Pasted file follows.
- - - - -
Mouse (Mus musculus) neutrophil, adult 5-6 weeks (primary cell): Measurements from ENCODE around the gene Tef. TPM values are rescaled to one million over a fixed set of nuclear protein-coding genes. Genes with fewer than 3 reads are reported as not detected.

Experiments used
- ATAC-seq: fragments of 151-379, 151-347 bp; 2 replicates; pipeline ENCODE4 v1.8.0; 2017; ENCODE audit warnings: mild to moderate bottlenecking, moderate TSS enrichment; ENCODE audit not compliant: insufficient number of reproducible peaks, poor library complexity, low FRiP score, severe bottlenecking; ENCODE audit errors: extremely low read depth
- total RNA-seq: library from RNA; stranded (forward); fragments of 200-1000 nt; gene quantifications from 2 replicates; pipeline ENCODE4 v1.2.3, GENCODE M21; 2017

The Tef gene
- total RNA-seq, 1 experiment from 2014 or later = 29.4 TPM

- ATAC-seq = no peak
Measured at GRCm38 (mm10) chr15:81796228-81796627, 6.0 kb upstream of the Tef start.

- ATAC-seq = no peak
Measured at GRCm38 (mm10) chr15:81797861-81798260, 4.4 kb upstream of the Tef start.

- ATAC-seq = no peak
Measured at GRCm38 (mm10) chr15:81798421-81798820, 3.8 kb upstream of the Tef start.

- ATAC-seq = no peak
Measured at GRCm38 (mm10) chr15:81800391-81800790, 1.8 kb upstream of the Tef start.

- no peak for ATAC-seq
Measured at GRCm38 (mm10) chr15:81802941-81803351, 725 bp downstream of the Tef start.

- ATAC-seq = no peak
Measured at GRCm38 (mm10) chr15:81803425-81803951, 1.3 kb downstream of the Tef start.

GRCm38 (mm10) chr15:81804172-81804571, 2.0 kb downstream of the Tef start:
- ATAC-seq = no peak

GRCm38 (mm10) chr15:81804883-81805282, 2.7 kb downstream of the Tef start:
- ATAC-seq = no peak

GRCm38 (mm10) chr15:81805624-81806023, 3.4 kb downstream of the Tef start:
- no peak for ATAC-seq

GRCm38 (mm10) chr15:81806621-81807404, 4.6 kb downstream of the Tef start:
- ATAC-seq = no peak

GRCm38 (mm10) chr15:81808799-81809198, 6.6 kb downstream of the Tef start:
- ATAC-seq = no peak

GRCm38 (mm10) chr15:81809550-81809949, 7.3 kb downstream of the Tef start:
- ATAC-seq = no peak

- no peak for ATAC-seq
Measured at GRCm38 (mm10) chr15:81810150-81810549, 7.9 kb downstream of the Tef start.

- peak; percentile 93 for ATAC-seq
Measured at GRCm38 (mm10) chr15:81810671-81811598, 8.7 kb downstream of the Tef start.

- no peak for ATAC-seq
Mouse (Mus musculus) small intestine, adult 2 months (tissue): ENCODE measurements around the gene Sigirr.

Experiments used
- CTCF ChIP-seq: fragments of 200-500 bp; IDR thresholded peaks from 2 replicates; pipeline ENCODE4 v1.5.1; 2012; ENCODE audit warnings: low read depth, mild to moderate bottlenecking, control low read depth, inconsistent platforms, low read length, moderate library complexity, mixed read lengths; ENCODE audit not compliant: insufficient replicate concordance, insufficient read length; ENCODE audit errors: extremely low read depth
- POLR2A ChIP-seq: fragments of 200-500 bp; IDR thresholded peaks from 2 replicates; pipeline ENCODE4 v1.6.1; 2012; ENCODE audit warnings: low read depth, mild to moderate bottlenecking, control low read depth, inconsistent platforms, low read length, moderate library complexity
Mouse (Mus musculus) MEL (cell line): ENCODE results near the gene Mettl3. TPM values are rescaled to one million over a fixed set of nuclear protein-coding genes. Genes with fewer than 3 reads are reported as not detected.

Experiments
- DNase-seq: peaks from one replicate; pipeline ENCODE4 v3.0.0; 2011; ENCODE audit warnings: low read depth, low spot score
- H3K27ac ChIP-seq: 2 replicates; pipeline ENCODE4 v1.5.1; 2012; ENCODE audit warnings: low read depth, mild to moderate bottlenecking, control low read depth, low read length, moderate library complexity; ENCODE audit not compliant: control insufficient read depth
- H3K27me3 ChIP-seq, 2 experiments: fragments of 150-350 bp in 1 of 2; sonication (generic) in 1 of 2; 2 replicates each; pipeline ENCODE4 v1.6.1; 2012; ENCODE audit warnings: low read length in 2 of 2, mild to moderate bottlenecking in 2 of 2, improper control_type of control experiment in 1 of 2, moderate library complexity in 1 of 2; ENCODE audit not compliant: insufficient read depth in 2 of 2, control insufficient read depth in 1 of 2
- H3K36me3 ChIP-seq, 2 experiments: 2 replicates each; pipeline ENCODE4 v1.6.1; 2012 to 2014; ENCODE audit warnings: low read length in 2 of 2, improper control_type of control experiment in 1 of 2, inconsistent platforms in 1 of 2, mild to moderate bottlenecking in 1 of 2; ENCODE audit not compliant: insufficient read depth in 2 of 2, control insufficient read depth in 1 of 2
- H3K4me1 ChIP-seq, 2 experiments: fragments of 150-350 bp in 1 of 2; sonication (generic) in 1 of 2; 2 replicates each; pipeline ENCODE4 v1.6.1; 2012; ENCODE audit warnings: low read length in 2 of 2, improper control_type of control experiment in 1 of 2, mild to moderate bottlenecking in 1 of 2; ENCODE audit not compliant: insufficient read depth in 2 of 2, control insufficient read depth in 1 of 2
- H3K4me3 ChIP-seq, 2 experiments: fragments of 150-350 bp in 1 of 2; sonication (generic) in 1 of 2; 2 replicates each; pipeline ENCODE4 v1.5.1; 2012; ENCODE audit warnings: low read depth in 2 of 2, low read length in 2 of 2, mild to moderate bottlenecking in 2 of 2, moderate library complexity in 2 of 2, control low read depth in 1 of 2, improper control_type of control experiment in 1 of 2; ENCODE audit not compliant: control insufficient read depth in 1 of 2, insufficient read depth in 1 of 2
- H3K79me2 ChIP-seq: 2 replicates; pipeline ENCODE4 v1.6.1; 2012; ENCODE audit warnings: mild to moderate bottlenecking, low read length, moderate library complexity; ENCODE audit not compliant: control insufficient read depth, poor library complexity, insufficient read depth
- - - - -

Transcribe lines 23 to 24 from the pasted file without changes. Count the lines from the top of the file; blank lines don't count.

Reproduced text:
GRCm38 (mm10) chr15:81805624-81806023, 3.4 kb downstream of the Tef start:
- no peak for ATAC-seq